I nicknamed him Tovarisch Polkovnik (comrade colonel) – was
convinced that chess in actual fact originated in the Central Asian region
that covers Afghanistan and the former Southern Soviet Republics. "Well,
look," he continued, "wherever you go in Asia you’ll find a
bunch of guys like you and me sitting in a park or a Chai Khaneh (tea-house)
with a few boards trying to prove who’s got the strongest mind among
them. Isn’t that a fact?"
He was right. Chess truly represents something more than a game in that region. In Afghanistan there is no other form of board game but chess. In the Central Asian republics of the ex-USSR too, chess is very popular. But my personal account is that another game called “Shashki” which is a different sort of board game seems more popular among ordinary people in Tashkent, Dushanbe etc. That is of course not to say that chess is less of a sport there – it simply has a different and somewhat distant street audience.
That was back in 2001 when I thought about the origins of chess for the first time. Until recently, that is, when my editor decided that I should explore the subject in detail.
When I began looking into the subject, at first sight it seemed a rather trivial task: all I need to do is to read a number of professional research works and cogitate on who sounds plausible and who’s trying to fish in the muddy water. This is precisely what I do when I write a report on a criminal case after a trial but here the circumstances are slightly different: if one tries to explore a subject of this complexity relying only upon one’s general knowledge of the game one may never succeed in finalizing one’s conclusions. Why? Because I am not a professional historian!
While researching for the purposes of this article I found out that there’s actually a generally accepted term: Chess Historian! Did you know that? Well, I didn’t. My understanding of this term is that there are full-time explorers of the origins of chess! This was my first shocking discovery. Furthermore, I found out that as early as 1991 an initiative group called Königstein (IGK) was founded, the sole purpose of which was to give Chess Historians the opportunity of presenting their research. The classical research on the origins of chess is essentially a study of archaeological evidence about Indian, Persian or Chinese origin of the Royal Game.
Having read an enormous variety of professional opinions I couldn’t help admitting to myself that I was most impressed with the ideas one of IGK members Gerhard Josten. In his 14 page long thesis “Chess – A Living Fossil” he presents probably the most convincing argument from a scientific perspective. The term ‘scientific’, however, is inevitably relative. The author, for quite obvious reasons, has to rely on hypothesis and circumstantial evidence. Chess, after all, has been around for a while! So any ‘scientific’ suggestion inevitably crosses the threshold of what is known as one hundred percent laboratory conditions.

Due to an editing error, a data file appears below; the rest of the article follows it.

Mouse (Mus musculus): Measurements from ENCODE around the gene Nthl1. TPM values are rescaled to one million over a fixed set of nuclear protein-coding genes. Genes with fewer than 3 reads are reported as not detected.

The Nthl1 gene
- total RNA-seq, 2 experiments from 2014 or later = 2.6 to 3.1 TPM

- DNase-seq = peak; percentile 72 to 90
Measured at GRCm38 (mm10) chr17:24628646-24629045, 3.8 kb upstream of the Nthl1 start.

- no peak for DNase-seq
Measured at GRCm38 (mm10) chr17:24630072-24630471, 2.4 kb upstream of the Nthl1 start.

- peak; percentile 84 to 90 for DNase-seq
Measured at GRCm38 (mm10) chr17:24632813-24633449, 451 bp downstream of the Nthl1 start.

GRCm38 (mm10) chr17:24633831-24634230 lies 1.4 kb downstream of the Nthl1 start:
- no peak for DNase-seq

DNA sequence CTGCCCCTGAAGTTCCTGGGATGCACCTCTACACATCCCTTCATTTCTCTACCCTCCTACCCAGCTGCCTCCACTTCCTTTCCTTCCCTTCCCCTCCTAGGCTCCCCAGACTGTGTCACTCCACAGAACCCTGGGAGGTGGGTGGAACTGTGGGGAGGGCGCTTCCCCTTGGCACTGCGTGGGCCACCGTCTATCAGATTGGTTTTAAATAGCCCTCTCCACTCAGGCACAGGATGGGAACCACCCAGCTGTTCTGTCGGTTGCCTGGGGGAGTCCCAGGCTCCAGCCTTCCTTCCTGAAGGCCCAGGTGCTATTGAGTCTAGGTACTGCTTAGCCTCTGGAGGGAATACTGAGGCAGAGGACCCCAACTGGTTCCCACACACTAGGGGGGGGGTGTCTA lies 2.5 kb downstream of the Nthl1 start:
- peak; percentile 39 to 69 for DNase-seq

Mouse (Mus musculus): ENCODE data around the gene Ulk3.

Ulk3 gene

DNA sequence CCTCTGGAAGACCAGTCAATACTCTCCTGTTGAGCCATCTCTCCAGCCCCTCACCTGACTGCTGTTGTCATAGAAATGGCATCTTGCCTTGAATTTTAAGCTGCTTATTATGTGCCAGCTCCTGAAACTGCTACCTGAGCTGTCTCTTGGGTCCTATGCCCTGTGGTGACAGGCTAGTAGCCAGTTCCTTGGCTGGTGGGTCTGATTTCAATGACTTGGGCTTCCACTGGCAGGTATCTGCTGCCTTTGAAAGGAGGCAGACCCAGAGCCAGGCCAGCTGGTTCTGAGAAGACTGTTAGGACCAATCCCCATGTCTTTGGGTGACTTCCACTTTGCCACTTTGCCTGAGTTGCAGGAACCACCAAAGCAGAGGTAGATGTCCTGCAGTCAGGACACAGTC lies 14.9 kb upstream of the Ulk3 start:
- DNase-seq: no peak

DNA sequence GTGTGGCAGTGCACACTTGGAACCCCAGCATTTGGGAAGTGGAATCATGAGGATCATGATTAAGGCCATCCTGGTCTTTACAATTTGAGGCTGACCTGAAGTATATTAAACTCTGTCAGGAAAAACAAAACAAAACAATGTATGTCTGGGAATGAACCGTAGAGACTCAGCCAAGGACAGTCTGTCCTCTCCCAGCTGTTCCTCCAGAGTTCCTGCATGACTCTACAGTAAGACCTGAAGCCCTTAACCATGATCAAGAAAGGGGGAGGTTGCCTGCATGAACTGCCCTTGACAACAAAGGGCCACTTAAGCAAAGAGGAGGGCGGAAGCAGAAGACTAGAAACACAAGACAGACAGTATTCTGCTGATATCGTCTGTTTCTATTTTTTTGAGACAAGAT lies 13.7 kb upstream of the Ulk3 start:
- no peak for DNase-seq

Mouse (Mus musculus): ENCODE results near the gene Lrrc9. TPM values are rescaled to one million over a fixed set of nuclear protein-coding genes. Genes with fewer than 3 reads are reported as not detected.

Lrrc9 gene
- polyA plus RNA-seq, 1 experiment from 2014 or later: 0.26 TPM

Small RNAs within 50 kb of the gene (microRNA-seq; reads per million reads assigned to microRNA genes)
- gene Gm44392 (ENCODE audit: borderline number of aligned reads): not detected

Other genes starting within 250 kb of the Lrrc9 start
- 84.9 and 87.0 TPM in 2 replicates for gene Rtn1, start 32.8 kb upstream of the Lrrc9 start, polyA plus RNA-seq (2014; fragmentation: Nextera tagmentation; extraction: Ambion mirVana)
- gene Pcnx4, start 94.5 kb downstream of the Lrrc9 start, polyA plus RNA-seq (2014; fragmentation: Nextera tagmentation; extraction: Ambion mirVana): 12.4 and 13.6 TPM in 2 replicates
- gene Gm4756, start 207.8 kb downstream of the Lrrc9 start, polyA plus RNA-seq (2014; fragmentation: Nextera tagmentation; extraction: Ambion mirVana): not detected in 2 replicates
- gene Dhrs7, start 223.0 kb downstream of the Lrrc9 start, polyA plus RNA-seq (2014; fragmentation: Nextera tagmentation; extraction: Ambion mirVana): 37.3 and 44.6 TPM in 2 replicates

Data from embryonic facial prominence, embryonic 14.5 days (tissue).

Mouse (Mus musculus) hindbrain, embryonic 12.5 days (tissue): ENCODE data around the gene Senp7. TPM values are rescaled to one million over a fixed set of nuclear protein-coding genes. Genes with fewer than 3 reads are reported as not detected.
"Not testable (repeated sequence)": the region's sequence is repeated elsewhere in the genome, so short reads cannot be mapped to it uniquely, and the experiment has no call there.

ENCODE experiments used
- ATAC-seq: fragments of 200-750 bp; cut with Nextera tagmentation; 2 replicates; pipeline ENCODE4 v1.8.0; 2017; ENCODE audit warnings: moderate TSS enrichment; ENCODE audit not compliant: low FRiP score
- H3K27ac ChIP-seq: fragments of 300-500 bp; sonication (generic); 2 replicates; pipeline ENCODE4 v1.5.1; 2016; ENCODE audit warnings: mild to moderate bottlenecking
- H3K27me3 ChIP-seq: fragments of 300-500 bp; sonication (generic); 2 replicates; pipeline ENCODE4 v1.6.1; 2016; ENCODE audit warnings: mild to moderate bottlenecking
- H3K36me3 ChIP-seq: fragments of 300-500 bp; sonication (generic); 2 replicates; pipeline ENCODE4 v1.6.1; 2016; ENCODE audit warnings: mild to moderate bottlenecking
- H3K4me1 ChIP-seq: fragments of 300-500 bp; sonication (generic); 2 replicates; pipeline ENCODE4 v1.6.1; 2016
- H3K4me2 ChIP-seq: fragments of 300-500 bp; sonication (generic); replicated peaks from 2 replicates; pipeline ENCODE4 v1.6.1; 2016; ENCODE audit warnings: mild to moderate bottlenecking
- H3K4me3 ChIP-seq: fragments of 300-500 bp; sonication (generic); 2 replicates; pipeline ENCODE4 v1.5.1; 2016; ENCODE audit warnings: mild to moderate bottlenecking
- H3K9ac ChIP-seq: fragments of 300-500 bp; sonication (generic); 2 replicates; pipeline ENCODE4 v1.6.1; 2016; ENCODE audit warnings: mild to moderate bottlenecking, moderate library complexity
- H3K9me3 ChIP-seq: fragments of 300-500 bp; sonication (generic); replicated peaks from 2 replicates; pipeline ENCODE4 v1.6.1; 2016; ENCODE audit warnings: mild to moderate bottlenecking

I was impressed with Josten’s opinion because he sounds more chess-like. Okay, here’s what I mean by chess-like: whereas other chess historians talk more about historical ‘facts’, geography, astronomy (someone has actually come up with the idea that chess is a mathematical model of the cosmos!), Josten’s work is primarily devoted to the specific structure of chess as a game. Josten sites a number of chess historians:
Joseph Needham suggests that divination could be a common origin of numerous games. He believes that the developments started from Chinese divination techniques, which led to numerous variants of chess through the integration of further elements.
Pavle Bidev deduces that it was the Chinese game of chess that was at the beginning of all developments.
Yuri Averbakh shows how chess may have developed in India against a certain historical background through mutations of its own games and external cultural influences.
David H. Li thinks the Chinese Commander-in-Chief Hán Xin developed the prototype of all chess games during a military winter recess by combining the two old Chinese games of Liubo and Weiqi into a new game, Xiangqi.
Gerhard Josten concludes that these relatively modern approaches to the history of the origins of chess, however controversial they may be, justify the thesis that chess may have developed into a new game through the integration of elements of various games.
Living and extinct chess variants
The Kushan Empire has a central place in Josten’s work. The Kushans were particularly keen on merging elements of different cultures. It was the ‘liberal’ Kushan Empire where ideas could flourish, where all religions were permissible and well respected.
Here I have to say that every single professional opinion on the origins of chess that I’ve come across stresses, in one way or another the importance of the Silk Road as an undisputable merging factor. And this furthermore, makes Josten’s opinion sound plausible.
There is one thing I know for sure: we love chess whether it was invented
in China, Persia or India. Chess is probably the only sport today that knows
no boundaries: age, gender, race, nothing comes between chess and its followers.
So here’s to the Royal Game!
Aryan Argandewal. I am of Afghan origin. About 200 years ago Afghanistan was called Aryana. This is where my name comes from (Aryan-a, man from Aryana) My family is based in North America and Australia. I study Law at university of Surrey, England. I fluently speak: English, Russian and Persian, am able to read and write Japanese, Arabic and Pashto. Member of Guildford Chess Club, Surrey, UK.